Principal Difference

Redefining the High School Experience: A Trauma-Informed Approach

Guest post by Deborah Moya

What makes ABQ Charter Academy (ABQCA) different from any traditional high school or charter school? I believe our mission statement says it all: “The mission of ABQ Charter Academy is to redefine the high school experience.” Many of our scholars have had very negative experiences in traditional high schools. They seek to find a place where they belong, and we offer an environment that is centered on each individual scholar and their unique differences.  (more…)

Colony Time: Building Strong Student Advocate Groups

Guest post by Chris Fleming, Spence Rodman, and Regina Ross

In January of 2014, tragedy struck Lewisburg High School (LHS) when one of our students committed suicide. This event caused our school to take a deep look at how we, as students and staff, were connected to each other, and how we could build stronger relationships to guard against this ever occurring again. What our administrative team and staff developed is Colony Time, a school-wide initiative that helps individual students find their place in school and provides at least one adult advocate on whom they could lean in times of crisis and concern. (more…)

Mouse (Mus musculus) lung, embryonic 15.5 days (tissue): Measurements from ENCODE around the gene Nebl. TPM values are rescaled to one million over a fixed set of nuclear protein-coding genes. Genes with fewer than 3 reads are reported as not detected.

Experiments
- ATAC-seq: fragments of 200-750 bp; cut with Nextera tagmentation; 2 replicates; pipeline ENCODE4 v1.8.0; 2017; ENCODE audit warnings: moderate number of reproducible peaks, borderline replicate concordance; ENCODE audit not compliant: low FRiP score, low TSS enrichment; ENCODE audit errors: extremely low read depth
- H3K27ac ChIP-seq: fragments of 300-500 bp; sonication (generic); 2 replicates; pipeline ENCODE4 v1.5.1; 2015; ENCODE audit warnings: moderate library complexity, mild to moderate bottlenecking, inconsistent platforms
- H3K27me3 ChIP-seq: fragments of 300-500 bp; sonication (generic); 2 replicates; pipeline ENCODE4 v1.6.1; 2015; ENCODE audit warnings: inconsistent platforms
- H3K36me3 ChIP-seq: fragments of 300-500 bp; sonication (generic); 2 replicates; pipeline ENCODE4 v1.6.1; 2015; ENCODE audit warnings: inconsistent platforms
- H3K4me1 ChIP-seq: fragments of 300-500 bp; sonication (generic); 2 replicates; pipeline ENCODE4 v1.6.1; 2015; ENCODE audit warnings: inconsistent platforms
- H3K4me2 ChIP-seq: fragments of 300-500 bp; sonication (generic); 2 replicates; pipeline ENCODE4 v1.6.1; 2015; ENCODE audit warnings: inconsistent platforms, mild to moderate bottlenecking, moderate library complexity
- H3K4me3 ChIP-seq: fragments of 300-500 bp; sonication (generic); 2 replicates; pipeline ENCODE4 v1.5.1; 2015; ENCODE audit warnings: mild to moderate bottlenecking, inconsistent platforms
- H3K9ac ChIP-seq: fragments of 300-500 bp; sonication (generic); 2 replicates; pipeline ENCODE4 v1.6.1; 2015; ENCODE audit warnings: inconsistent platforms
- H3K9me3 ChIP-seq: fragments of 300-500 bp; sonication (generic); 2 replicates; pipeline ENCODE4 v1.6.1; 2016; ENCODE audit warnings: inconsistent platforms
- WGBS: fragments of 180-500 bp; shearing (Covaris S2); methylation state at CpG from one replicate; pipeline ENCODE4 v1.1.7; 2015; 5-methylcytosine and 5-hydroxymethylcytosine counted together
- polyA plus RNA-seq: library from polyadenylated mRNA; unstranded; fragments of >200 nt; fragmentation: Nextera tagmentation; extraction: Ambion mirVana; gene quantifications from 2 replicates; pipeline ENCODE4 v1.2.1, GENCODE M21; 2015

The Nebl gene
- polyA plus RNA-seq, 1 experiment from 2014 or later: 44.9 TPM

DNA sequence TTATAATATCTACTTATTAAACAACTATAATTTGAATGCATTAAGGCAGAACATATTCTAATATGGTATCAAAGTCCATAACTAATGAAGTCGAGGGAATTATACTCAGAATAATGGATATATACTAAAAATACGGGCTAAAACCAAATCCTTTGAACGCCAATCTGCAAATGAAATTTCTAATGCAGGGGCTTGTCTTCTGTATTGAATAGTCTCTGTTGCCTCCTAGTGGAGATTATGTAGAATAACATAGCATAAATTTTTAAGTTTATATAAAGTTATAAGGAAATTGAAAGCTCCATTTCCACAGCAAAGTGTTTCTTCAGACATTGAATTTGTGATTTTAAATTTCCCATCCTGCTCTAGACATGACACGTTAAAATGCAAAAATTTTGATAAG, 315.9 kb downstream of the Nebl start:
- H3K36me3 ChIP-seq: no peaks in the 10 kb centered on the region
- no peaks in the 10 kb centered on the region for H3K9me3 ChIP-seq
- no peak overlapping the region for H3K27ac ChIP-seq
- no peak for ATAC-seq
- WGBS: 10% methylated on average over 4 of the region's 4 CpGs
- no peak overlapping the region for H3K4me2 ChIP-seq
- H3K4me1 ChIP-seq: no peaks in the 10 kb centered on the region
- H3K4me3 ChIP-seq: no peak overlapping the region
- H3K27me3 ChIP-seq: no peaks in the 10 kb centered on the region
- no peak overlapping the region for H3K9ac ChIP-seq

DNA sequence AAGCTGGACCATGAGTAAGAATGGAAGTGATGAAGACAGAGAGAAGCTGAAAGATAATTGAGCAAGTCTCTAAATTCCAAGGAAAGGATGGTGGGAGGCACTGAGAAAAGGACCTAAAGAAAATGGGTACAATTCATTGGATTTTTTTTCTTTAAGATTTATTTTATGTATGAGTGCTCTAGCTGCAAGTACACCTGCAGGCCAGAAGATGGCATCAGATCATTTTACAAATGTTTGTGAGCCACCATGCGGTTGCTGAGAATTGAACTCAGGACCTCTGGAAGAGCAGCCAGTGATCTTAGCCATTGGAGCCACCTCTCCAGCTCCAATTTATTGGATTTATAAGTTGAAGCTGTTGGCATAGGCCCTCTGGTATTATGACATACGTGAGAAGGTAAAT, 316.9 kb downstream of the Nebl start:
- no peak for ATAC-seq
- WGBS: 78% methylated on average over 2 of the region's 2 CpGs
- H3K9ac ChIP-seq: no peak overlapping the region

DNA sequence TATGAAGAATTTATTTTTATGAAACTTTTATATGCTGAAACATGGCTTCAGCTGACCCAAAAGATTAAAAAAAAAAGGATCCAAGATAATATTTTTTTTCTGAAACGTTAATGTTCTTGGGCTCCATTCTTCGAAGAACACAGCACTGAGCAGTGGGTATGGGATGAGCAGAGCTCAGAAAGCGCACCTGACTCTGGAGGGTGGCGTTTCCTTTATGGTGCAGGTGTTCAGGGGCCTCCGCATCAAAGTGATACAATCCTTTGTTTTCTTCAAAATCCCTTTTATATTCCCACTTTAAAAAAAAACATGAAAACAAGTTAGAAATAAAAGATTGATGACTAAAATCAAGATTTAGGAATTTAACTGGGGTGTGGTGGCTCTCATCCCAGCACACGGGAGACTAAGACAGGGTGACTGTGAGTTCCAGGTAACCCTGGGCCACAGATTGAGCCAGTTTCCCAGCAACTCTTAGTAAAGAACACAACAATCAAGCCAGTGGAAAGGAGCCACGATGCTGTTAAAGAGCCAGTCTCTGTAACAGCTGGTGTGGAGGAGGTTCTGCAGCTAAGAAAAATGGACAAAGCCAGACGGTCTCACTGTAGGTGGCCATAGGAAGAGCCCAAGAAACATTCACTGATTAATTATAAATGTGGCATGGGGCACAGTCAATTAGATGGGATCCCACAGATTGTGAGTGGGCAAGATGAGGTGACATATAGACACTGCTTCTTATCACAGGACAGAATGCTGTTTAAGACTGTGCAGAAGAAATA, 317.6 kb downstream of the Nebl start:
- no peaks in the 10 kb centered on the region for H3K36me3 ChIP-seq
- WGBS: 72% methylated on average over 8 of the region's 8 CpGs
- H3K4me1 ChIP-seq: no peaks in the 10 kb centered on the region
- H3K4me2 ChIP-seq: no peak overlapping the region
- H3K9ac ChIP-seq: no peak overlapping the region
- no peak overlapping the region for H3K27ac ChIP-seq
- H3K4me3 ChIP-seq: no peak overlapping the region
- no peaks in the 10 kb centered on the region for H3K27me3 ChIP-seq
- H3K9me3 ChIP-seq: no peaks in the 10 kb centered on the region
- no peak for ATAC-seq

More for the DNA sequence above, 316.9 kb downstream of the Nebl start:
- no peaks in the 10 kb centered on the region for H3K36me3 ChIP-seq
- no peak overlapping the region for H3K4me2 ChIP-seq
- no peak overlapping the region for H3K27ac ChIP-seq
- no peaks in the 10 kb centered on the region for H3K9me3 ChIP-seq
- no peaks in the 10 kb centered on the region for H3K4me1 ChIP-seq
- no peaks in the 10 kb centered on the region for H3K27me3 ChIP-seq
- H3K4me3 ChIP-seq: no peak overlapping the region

Taking Aim at the National Drug Epidemic: How One School Chose to Fight the Battle

Guest post by Robert Suman

In a suburban school district 20 miles southeast of Pittsburgh, Pennsylvania, school leaders in the Norwin School District took a proactive stance against one of the fastest-growing epidemics to sweep the country—opioid addiction.

In the last calendar year alone, Norwin has lost five recent graduates to this quiet killer and elected to pursue and implement a program to educate its student body.  Norwin personnel have come to realize that no one is immune to this epidemic, regardless of age, race, gender, or socio-economic status. We can take two courses of action—be proactive or be reactive. With a drug problem that is trending quickly in the wrong direction, we have elected to be proactive and take an active role in educating our students. (more…)